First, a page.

Double and triple viral co-infection represented (17.1% and 7.3% respectively), which is comparable to other studies that ranged (12-20%) regarding double co-infection and (1.1-3.9%) for triple infection [19,21,22]. RV was the most frequently detected virus in single and mixed viral infection (Table 4). This agreed with other studies (19,23). Other studies found RSV was the most common as a single virus  or as co-infection [5,6]. Al-Ayed and his colleagues mentioned that the most common viruses included in co-infection were RSV and RV . It has been Reported the unique characteristic of RSV facilitates infection with a second respiratory virus [20,22]. Al-Ayed and others suggested that hRV in URTI’s could serve as promotion factor which act synergistically to facilitate the pathogenesis of lower respiratory infections such as bronchiolitis [17,20,24].
|Respiratory virus||Type of infection||Total No. of isolated viruses (%)|
|Single infection||Double infection N (%)||Triple infection|
|N (%)||N (%)|
|RV||11 (20.4)||5 (9)||3 (5.6)||19 ( 35.2)|
|RSV||6 (11)||4 (7.4)||2 (3.7)||12 (22.2 )|
|hMPV||7 (13)||2 (3.7)||1 ( 1.9)||10 (18.5)|
|AdV||5 (9.3)||2 (3.7)||2 (3.7)||9 (16.7)|
|HBoV||2 ( 3.7)||1 (1.9)||1 (1.9)||4 (7.4)|
|FET=1.46 0.99 (NS)|
Table 4: Frequency of respiratory viruses according to the type of infections among 41 children.
Liu and his co-authors, suggested the hypothesis that the proportion of the specific pathogen, rather than the pathogen itself, is relevant for co-infections . The discrepancy in proportion of viral agents may be due to differences in pathogen epidemiology, study populations, and/or the time the study was conducted due to seasonal variation. The leading combination in the current study was RV/AdV and RV/RSV, which was comparable to other studies [19,21,22]. Although RSV/ hMpV combination was reported by some studies [17,25,26], this combination was absent in our study and other studies [19,27].
There is a debate about the significance of the newly identified HBoV as a cause of respiratory infection, which was isolated as a single virus and as a co-infection. Some studies reported that HBoV was isolated as a co-infection  and others suggested that the severity of symptoms of HBoV infection is related to viral load rather than the detection of virus [28,29].
We assumed that mixed infection is more likely to cause more severe infection in the form of clinical outcome, hospitalization or ICU admission, but our study suggested non-significant association which goes in hand with others [4,20,30] . Even though some studies [5,19,21] showed significant association between severity of infection and the detection of mixed viral etiologies. Some studies went further to suggest that single infection resulted in more severe outcome [4,20].
Using PCR as a diagnostic tool is a point for discussion; study of Shafik and coworkers mentioned that viral shedding is mostly at the first three days of symptoms; Thus due to the high sensitivity of nucleic acid detection results must be interpreted with caution, particularly if the sample was taken late after symptom onset. So detection of viral co-infection by PCR can detect current and near past infections . Quantitative assays can help resolve this problem. Nevertheless, Al- Ayed and his colleagues mentioned that multiplex RT-PCR is needed for epidemiological and virological data .
This study has limitations as it lacks bacterial studies, other viral etiologies and detection of viral loads. Also the short duration of the study made it unable to detect the seasonal variations of viral isolation. In spite of all this, it remains representative of viruses circulating in children under 5 years old in our patient groups. Several common or newly identified respiratory viruses were not assessed in this study, such as Picornaviruses, Coronaviruses, and newly discovered Polyomaviruses, so their contribution to respiratory disease etiology and rates of co-infection in this study remain unknown (Table 5). These limitation can explain the number of cases which were symptomatic but negative by our PCR study panel (Table 6).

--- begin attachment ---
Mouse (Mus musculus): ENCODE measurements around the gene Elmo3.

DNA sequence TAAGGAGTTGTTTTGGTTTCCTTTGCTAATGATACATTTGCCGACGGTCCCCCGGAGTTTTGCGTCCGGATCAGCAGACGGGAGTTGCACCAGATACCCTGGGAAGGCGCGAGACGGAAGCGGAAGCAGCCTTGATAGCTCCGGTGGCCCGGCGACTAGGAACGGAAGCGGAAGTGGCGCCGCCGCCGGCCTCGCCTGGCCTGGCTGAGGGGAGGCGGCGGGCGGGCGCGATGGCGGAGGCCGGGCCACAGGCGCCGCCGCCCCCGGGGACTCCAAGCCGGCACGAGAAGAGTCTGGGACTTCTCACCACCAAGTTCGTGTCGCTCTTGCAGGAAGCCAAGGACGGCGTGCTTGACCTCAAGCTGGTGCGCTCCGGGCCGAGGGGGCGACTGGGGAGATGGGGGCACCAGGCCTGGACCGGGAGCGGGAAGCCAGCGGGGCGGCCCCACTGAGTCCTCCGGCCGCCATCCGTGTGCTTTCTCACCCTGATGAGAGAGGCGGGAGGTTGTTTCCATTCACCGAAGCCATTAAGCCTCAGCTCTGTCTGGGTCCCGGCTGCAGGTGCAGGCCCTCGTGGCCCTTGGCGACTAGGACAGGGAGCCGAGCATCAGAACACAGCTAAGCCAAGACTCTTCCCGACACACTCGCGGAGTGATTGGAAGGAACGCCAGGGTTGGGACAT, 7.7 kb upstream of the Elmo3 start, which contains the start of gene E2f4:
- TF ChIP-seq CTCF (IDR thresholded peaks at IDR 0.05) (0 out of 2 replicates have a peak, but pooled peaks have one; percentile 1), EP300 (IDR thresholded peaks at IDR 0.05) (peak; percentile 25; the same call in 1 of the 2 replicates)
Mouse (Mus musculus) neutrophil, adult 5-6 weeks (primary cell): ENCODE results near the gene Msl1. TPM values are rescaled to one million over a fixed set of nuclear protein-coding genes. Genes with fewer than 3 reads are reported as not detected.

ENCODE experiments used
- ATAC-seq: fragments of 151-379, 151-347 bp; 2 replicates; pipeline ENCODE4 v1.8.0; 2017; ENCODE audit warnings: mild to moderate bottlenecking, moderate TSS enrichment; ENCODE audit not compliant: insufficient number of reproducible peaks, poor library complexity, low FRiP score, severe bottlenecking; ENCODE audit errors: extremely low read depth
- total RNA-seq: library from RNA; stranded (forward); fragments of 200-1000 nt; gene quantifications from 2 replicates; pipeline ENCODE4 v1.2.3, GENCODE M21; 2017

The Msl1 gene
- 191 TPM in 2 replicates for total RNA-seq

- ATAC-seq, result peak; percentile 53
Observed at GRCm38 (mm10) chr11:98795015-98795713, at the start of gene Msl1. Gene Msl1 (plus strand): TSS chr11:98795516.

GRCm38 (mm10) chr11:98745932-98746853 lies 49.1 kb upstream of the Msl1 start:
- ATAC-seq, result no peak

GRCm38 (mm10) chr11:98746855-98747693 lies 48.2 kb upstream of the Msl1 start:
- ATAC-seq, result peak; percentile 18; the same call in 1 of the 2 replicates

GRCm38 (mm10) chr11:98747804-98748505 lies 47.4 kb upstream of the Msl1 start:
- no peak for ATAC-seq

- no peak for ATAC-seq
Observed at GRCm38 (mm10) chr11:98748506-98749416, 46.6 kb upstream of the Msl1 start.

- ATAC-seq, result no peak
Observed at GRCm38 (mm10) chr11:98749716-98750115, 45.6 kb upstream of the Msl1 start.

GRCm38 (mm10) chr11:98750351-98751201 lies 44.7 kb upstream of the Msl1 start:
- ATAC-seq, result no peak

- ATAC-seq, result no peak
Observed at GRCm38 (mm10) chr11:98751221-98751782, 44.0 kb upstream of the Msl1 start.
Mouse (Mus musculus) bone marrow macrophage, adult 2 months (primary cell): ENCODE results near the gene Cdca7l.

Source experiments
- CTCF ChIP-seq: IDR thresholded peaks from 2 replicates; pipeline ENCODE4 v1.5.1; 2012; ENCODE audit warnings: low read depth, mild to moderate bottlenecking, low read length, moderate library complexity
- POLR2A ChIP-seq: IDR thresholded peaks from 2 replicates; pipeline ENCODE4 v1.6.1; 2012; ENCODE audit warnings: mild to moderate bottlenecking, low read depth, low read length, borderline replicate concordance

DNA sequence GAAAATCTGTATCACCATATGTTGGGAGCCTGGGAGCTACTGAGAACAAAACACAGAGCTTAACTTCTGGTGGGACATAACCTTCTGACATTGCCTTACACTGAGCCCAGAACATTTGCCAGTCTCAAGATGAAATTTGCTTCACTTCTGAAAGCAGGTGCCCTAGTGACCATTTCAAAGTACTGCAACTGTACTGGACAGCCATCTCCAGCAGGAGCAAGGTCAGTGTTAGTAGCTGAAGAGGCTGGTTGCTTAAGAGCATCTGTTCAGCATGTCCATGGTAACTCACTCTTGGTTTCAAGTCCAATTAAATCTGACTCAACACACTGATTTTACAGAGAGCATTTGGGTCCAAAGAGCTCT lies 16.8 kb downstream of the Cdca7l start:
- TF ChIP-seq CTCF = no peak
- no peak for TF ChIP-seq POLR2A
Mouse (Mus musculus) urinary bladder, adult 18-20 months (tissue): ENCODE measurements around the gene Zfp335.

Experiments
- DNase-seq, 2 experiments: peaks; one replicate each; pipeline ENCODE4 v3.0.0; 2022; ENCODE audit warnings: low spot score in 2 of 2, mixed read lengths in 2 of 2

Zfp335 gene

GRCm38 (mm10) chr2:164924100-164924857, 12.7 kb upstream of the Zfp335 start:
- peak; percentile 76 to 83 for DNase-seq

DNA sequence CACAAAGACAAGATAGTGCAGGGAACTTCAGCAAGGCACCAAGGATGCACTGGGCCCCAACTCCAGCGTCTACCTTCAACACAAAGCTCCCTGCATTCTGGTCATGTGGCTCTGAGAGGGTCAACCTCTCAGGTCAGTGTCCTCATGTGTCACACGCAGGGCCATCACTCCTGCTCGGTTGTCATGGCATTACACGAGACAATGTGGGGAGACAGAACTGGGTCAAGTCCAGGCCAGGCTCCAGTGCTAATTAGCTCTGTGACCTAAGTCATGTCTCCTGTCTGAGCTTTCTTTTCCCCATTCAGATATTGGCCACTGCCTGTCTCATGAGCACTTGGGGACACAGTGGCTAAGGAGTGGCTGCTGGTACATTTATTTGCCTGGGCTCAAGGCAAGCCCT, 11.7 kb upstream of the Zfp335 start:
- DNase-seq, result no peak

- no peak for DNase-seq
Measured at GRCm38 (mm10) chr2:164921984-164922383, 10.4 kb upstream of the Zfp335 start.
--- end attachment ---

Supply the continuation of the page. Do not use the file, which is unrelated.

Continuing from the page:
|0-12 m||5 (9.3)||2 (3.7)||3 (5.6)||2 (3.7)||0 (0)||12 (22.2)||0.9 (NS)|
|13-24 m||7 (13)||5 (9.3)||2 (3.7) 1 (1.8)||4 (7.4)||3 (5.6)||21 (38.8)|
|25-36 m||4 (7.4)||3(5.6)||2 (3.7)||1 (1.8)||0 (0)||9 (16.7)|
|37m - 48 m||2 (3.7)||1 (1.8)||2 (3.7)||1 (1.8)||1 (1.8)||7 (13)|
|49m-60m||1 (1.8)||1 (1.8)||1 (1.8)||0 (0)||5 (9.3)|
|Male||11 (20.4)||5 (9.3)||6 (11.1)||5 (9.3)||3 (5.6)||30 (55.6)||0.74 (NS)|
|Female||8 (14.8)||7 (13)||4 (7.4)||4 (7.4)||1 (1.8)||24 (44.4)|
|Clinic||12 (22.2)||0 (0)||1 (1.8)||2 (3.7)||2 (3.7)||17 (31.5)|
|PICU||0 (0)||6 (11.1)||3 (5.6)||2 (3.7)||0 (0)||11 (20.4)||0.004 (S)|
|Ward||7 (13)||6 (11.1)||6 (11.1)||5 (9.3)||2 (3.7)||26 (48.1)|
|URTIs||11 (20.4)||0 (0)||0 (0)||2 (3.7)||2 (3.7)||15 (27.8)||0.0001 (S)|
|Bronchitis||0 (0)||2 (3.7)||2 (3.7)||0 (0)||0 (0)||4 (7.4)||0.002 (S)|
|Bronchiolitis||3 (5.6)||6 (11.1)||4 (7.4)||2 (3.7)||1 (1.8)||16 (29.6)||0.000 (S)|
|Broncho pneumonia||4 (7.4)||4 (7.4)||2 (3.7)||4 (7.4)||0||14 (25.9)||0.03 (NS)|
|Pneumonia||1 (1.8)||0||2 (3.7)||1 (1.8)||1 (1.8)||5 (9.3)||0.000 (S)|
|Fisher's exact test (FET) was used|
Table 5: Distribution of respiratory viruses among positive 41 children in relation to different variables.
|Single||Mixed||Single||Mixed n (%)||Single n (%)||Mixed n (%)||Single||Mixed||Single n (%)||Mixed n (%)|
|n (%)||n (%)||n (%)||n (%)||n (%)|
|HRV||10 (18.5)||1 (1.8)||0 (0)||0 (0)||1 (1.8)||2 (3.7)||0 (0)||4 (7.4)||0 (0)||1 (1.8)|
|RSV||0 (0)||0 (0)||2 (3.7)||0 (0)||3 (5.6)||3 (5.6)||1 (1.8)||3 (5.6)||0 (0)||0 (0)|
|hMPV||0 (0)||0 (0)||2 (3.7)||0 (0)||3 (5.6)||1 (1.8)||1 (1.8)||1 (1.8)||1 (1.8)||1 (1.8)|
|AdV||1 (1.8)||1 (1.8)||0 (0)||0 (0)||1 (1.8)||1 (1.8)||2 (3.7)||2 (3.7)||1 (1.8)||0 (0)|
|HBoV||2 (3.7)||0 (0)||0 (0)||0 (0)||0 (0)||1 (1.8)||0 (0)||0 (0)||0 (0)||1 (1.8)|
|P||0.074 (NS)||--------||0.702 (NS)||0.136 (NS)||0.154 (NS)|
|FET was used|
Table 6: Correlation of isolated respiratory viruses (mono&co infection) with clinical outcome.
In conclusion; this study reflected background view of respiratory viral etiology in children younger than 5 years old in Banha, Egypt. HRV was the most frequent viral pathogen either single or mixed infection. Mixed infection has no correlation with disease severity. Additionally, multiplex PCR is a useful tool for detecting mixed infection, but has to be interpreted with caution.